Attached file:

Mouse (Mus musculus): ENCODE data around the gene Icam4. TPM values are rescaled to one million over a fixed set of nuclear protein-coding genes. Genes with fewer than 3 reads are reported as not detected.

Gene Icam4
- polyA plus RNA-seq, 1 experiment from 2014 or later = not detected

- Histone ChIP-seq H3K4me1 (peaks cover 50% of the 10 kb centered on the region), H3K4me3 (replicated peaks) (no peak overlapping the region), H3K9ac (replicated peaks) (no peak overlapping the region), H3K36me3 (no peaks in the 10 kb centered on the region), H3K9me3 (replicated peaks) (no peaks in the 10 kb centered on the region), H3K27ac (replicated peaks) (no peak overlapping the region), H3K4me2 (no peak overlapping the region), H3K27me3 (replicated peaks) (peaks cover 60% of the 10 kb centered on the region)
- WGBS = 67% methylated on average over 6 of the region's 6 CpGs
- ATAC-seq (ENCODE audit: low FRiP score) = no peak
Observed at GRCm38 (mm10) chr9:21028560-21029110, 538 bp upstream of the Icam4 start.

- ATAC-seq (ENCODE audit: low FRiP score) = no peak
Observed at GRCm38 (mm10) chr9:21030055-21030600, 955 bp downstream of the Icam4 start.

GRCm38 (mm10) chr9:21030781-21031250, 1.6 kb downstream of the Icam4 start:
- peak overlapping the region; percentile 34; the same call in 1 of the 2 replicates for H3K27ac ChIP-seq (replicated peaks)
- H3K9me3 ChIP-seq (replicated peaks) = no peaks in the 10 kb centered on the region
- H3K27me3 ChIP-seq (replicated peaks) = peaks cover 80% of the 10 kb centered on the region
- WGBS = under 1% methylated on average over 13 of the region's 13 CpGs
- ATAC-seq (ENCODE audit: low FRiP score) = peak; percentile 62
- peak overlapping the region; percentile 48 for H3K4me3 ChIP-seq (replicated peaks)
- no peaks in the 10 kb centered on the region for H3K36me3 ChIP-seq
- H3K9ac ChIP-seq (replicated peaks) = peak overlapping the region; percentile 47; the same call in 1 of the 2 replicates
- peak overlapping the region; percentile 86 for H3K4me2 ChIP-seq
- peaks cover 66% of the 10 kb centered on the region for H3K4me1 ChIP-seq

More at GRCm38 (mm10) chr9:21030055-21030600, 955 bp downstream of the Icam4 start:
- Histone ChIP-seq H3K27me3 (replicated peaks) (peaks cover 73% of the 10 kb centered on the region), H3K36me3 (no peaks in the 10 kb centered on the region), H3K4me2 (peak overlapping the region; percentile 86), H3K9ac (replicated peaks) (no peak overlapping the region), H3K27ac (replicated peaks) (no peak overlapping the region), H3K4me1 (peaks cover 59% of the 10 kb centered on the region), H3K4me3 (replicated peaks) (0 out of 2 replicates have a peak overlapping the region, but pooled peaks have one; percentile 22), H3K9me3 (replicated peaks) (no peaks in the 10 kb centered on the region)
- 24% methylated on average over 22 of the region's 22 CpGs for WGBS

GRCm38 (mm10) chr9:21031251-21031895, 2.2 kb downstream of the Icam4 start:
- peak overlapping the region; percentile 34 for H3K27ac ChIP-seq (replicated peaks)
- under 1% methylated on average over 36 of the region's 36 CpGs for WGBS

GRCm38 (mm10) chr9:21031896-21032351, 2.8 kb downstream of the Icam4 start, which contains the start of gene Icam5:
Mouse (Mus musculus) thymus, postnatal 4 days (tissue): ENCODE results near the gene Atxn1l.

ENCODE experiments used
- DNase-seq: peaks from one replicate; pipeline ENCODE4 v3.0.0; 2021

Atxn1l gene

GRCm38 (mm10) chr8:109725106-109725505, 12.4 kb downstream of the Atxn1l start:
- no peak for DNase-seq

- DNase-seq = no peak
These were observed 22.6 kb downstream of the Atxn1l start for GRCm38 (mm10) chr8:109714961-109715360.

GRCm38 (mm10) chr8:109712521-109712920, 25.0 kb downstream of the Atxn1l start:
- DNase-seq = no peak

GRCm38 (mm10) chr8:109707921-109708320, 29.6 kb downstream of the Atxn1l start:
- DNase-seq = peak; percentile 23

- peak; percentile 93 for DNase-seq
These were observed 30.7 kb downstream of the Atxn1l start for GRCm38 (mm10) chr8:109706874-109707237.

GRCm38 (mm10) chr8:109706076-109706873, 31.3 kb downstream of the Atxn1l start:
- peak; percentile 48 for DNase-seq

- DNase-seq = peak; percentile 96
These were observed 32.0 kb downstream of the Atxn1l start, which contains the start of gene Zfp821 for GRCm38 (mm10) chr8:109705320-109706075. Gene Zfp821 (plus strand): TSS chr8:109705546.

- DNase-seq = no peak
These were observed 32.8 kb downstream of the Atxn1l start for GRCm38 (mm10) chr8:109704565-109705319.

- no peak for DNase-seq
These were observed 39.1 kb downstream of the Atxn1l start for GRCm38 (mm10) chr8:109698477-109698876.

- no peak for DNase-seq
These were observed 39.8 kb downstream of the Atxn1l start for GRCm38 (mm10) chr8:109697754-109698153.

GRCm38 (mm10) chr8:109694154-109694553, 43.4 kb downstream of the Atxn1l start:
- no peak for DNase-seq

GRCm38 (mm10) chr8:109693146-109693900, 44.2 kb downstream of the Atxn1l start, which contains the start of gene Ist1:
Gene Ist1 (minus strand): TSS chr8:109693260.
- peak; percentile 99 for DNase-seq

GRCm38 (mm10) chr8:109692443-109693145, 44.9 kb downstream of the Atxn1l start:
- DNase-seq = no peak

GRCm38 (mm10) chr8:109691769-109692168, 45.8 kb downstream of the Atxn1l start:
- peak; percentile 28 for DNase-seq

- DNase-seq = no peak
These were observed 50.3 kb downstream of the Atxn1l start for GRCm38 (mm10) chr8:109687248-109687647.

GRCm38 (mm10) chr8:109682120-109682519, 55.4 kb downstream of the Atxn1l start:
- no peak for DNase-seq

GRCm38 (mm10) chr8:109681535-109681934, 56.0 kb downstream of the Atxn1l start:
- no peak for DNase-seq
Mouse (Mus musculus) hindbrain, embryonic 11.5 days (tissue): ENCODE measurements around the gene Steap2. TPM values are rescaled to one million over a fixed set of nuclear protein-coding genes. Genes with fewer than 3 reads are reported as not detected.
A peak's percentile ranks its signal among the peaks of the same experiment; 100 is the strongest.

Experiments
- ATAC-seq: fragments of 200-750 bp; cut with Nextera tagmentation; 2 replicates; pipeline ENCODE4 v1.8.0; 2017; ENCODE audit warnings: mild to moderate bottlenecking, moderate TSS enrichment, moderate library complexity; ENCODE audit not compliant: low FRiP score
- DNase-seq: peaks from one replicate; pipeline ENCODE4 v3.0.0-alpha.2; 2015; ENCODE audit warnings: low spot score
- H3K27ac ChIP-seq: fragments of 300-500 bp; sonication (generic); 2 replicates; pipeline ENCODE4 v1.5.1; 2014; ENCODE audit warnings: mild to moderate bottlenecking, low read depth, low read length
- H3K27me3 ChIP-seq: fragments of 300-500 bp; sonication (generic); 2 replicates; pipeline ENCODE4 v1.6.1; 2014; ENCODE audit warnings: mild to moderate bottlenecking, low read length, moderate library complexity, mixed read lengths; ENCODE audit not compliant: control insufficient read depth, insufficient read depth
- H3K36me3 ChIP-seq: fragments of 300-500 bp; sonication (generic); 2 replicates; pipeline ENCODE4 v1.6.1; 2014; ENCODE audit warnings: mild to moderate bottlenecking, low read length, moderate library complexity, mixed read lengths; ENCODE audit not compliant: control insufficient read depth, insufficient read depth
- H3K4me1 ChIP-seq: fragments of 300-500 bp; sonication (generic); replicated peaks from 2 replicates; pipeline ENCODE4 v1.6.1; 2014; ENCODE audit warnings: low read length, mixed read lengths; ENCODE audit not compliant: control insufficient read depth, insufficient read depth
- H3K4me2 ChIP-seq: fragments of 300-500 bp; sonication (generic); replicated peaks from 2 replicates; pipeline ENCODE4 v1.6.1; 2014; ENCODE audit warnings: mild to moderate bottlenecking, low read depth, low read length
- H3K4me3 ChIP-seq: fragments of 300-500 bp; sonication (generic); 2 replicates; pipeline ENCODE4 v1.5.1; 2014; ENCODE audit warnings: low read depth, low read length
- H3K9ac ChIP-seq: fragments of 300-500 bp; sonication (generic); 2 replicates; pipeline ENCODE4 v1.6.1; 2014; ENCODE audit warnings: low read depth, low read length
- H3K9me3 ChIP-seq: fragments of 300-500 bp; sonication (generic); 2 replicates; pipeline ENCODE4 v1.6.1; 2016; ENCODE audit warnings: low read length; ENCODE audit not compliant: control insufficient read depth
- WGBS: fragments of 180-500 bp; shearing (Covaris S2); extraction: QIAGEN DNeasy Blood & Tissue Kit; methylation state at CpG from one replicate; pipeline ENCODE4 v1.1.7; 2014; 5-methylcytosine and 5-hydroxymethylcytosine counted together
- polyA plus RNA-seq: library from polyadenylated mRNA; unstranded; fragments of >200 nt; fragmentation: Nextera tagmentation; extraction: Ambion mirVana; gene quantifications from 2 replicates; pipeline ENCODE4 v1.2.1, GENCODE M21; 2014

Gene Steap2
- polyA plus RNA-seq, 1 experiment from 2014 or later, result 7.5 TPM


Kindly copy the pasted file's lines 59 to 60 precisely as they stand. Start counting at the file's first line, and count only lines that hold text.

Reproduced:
GRCm38 (mm10) chr8:109691769-109692168, 45.8 kb downstream of the Atxn1l start:
- peak; percentile 28 for DNase-seq